Time for vi­sion­ary lead­ers in Le­sotho

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man­dated the gov­ern­ment to pro­duce a road map to­wards im­ple­men­ta­tion of the com­mis­sion’s rec­om­men­da­tions. As of the end of Fe­bru­ary, no dis­cernible progress has been recorded.

The only step that Prime Min­is­ter Mo­sisili has taken is to present the re­port to Par­lia­ment, where he nei­ther out­lined its con­tents nor in­di­cated what the in­ten­tion of Govern­ment was to­wards pro­cess­ing, im­ple­ment­ing or dis­sem­i­nat­ing its find­ings and rec­om­men­da­tions. De­bate on his pre­sen­ta­tion is yet to take place in ei­ther House of the leg­is­la­ture.

This leaves the pub­lic and Le­sotho’s ex­ter­nal part­ners in the dark over whether the re­port has pro­vided the ex­pected be­gin­ning of a process of re­solv­ing Le­sotho’s cur­rent cri­sis: it is busi­ness as usual in Le­sotho.

In ad­di­tion: l The po­lice have not re­sumed the Ma­hao in­ves­ti­ga­tion, and no word has been forth­com­ing on this; l Kamoli re­mains Com­man­der of LDF and no sol­dier has been sus­pended in con­nec­tion with crim­i­nal in­ves­ti­ga­tions; l In­sti­tu­tional and/or con­sti­tu­tional re­form has only been hinted by gov­ern­ment of­fi­cials and politi­cians, but no ac­tion is ap­par­ent; l Both mil­i­tary de­tainees ac­cused of mutiny, and those in ex­ile, re­main in limbo; and l The SADC over­sight com­mit­tee re­mains a state­ment of in­tent.

Op­po­si­tion lead­ers re­main in ex­ile and their war of words with gov­ern­ment con­tin­ues un­abated in the me­dia. Those still in Par­lia­ment re­main sus­pended af­ter their un­ruly be­hav­iour dur­ing Mo­sisili’s first at­tempt to present the Phumaphi re­port.

In the mean­time, a se­ries of “red­her­ring” de­bates have height­ened con­tro­versy over the re­port, over is­sues such as whether the re­port has been wa­tered down through the ex­ci­sion of names of peo­ple and whether the rec­om­men­da­tions are now bind­ing on gov­ern­ment by virtue of their ac­cep­tance and adop­tion by SADC.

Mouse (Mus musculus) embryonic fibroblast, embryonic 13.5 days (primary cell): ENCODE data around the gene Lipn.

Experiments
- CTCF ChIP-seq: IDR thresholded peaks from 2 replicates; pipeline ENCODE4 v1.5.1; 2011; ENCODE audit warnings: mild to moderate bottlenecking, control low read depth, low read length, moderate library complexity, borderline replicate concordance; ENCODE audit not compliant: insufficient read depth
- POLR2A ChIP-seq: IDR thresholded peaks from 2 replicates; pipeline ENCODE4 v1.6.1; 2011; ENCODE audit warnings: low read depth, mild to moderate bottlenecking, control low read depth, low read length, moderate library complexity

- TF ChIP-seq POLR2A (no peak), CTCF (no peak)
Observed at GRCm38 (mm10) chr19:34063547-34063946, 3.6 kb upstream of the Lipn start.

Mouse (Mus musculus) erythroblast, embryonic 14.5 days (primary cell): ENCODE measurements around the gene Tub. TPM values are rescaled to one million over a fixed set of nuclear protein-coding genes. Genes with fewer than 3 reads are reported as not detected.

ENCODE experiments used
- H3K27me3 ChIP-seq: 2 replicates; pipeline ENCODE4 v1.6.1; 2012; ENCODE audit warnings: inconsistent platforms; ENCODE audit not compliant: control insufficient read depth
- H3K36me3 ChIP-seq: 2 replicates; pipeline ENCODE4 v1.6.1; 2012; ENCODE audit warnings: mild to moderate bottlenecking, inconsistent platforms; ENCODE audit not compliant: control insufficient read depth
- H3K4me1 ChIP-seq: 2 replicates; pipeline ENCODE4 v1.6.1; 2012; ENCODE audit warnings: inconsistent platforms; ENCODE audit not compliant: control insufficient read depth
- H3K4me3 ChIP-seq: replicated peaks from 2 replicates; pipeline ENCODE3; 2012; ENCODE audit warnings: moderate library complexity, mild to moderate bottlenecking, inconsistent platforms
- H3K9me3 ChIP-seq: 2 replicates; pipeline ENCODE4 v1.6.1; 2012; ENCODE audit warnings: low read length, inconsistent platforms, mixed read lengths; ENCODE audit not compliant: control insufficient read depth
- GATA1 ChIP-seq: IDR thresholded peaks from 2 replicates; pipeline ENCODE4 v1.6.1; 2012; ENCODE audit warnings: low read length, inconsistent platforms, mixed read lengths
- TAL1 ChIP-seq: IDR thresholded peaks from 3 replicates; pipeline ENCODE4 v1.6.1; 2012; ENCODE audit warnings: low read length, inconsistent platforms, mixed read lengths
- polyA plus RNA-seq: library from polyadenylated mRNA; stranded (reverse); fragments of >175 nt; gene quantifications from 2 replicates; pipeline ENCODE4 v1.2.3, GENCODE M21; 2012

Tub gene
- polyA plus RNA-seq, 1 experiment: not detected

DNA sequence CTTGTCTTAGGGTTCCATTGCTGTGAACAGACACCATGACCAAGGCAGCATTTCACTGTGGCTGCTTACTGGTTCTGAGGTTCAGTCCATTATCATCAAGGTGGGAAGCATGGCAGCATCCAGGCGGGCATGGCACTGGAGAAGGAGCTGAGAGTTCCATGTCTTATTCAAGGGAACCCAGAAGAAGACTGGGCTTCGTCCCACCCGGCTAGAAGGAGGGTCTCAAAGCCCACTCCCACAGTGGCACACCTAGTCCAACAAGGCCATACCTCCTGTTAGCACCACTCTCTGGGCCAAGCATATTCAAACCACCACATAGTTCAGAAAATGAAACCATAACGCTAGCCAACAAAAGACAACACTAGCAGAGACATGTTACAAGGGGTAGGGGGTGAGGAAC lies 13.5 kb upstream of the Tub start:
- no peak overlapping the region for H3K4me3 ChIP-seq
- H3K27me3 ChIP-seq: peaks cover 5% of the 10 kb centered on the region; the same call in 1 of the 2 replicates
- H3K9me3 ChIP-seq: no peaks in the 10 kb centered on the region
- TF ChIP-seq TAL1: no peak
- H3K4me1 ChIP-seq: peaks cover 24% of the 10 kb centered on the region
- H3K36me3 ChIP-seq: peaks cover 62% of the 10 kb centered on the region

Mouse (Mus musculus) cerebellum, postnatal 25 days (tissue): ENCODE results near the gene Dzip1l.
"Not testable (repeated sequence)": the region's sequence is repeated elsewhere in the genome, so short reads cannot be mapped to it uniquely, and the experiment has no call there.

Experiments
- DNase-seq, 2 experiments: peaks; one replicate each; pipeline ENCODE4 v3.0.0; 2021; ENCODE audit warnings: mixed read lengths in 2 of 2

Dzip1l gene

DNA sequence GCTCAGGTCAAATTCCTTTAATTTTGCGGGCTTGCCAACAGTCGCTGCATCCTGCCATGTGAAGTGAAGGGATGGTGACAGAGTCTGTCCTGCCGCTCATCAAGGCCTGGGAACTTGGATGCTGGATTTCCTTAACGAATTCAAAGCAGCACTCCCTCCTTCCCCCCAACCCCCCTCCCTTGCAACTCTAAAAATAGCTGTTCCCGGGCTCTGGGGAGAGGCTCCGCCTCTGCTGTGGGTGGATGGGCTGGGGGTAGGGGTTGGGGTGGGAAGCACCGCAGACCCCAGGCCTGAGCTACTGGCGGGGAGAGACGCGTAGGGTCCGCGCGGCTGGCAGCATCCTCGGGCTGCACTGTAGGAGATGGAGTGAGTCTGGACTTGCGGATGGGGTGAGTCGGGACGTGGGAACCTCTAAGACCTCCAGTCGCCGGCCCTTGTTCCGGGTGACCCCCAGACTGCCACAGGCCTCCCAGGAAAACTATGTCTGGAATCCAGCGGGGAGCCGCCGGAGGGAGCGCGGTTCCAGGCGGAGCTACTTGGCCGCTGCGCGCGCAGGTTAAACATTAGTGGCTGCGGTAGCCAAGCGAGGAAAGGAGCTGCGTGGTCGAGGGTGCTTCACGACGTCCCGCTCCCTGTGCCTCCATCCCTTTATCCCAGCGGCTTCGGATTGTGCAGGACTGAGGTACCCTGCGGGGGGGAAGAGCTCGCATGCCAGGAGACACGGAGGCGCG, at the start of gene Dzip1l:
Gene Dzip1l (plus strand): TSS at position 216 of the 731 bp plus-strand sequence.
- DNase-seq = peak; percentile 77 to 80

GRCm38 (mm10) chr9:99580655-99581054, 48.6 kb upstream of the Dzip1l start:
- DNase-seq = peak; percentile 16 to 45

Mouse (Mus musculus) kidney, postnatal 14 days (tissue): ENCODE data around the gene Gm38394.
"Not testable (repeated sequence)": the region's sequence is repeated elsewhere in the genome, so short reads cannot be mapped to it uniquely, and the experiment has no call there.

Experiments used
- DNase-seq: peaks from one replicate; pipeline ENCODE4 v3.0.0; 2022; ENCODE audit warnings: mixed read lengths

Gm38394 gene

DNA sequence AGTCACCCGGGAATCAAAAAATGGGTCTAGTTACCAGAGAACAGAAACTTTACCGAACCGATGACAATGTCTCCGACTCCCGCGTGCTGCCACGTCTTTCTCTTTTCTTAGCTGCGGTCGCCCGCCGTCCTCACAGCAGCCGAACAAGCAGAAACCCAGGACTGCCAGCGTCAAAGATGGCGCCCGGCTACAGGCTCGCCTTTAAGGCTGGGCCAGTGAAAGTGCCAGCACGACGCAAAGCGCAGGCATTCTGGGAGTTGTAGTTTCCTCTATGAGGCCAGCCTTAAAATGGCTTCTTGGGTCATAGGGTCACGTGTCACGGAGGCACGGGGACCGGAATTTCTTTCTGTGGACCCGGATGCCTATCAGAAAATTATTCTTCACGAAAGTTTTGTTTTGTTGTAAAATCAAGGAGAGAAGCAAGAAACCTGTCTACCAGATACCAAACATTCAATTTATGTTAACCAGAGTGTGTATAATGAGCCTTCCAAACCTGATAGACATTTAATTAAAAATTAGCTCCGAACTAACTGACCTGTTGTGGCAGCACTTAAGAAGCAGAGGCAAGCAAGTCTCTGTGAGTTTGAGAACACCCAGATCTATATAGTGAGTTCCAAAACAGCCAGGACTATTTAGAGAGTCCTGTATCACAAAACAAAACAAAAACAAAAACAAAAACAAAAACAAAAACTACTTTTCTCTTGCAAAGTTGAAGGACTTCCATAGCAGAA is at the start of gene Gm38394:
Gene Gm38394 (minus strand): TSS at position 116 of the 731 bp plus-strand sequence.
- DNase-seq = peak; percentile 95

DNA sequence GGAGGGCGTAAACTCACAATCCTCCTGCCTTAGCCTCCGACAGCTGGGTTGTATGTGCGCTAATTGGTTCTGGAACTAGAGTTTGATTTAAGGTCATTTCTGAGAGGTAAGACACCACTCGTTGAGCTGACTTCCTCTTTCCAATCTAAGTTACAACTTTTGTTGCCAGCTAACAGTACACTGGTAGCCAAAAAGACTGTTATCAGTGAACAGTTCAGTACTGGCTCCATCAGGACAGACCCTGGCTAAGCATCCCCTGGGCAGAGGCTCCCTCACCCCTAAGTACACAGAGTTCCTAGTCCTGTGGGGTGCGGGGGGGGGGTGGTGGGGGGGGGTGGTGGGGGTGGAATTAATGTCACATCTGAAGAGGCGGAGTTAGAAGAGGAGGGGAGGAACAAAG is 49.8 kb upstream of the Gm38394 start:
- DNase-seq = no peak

Prospects for the Fu­ture:

More of the Same? A num­ber of fac­tors, cur­rent and his­tor­i­cal, cast doubt over whether Le­sotho’s po­lit­i­cal elite will take the op­por­tu­nity that the Phumaphi Com­mis­sion re­port pro­vides to re­cal­i­brate gov­er­nance and pro­vide new le­git­i­macy to na­tional po­lit­i­cal pro­cesses.

This is de­spite calls from civil so­ci­ety quar­ters to speed­ily, res­o­lutely and fully im­ple­ment the rec­om­men­da­tions. The calls have been man­i­fest in open let­ters, pub­lic state­ments and po­si­tion pa­pers is­sued by no fewer than 20 such na­tional bod­ies, in­clud­ing trade unions, pro­fes­sional and hu­man­i­tar­ian or­gan­i­sa­tions.

Firstly, the com­mis­sion still re- mains threat­ened by the Hashatsi chal­lenge, which has now gone on ap­peal. Se­condly, the com­mis­sion may still suf­fer the fate of be­ing ig­nored by the ex­ec­u­tive: the mantra that “a rec­om­men­da­tion is (just) a rec­om­men­da­tion” is gain­ing cur­rency. Thirdly, Par­lia­ment might choose to im­ple­ment its rec­om­men­da­tions only se­lec­tively. This pos­si­bil­ity is height­ened by the ab­sence of the op­po­si­tion from de­lib­er­a­tions due to their con­tin­u­ing boy­cott of Par­lia­ment.

There is also a deaf­en­ing si­lence from SADC, through its phys­i­cal ab­sence from Le­sotho and through its fail­ure to state its po­si­tion af­ter the Jan­uary com­mu­niqué urg­ing the gov­ern­ment to act. Room re­mains for pres­sure from the re­gion, not least by ac­knowl­edg­ing progress made (if any) and by demon­strat­ing con­tin­u­ing sup­port for re­form, es­pe­cially by set­ting up the long-promised over-

sight mis­sion.

Lastly, on what­ever side the com­mis­sion’s re­port places the weight of blame, there is bound to be dis­plea­sure within so­ci­ety. Given the cur­rent depth of ran­cour and the pro­longed wait for ac­tion, man­ag­ing re­ac­tions is go­ing to be a night­mare. Could this con­cern be what is par­a­lyz­ing gov­ern­ment?

In the cur­rent ab­sence of lead­er­ship that is not bent on po­lit­i­cal pointscor­ing, the Phumaphi Com­mis­sion is likely to con­tinue be­ing a po­lit­i­cal foot­ball for politi­cians, amidst a pub­lic still ig­no­rant of its con­tents. Clo­sure, rec­on­cil­i­a­tion or iden­ti­fi­ca­tion of the way for­ward out of the cur­rent morass, all re­main a fleet­ing il­lu­sion to be pur­sued but never at­tained.

Per­haps it is time for a vi­sion­ary, unit­ing and or­ganic lead­er­ship to emerge. Will Le­sotho pro­duce such a leader from the cur­rent crop of politi­cians? l Tšoeu Pet­lane is di­rec­tor of the Maseru-based NGO, Trans­for­ma­tion Re­source Cen­tre. He writes in his per­sonal ca­pac­ity.

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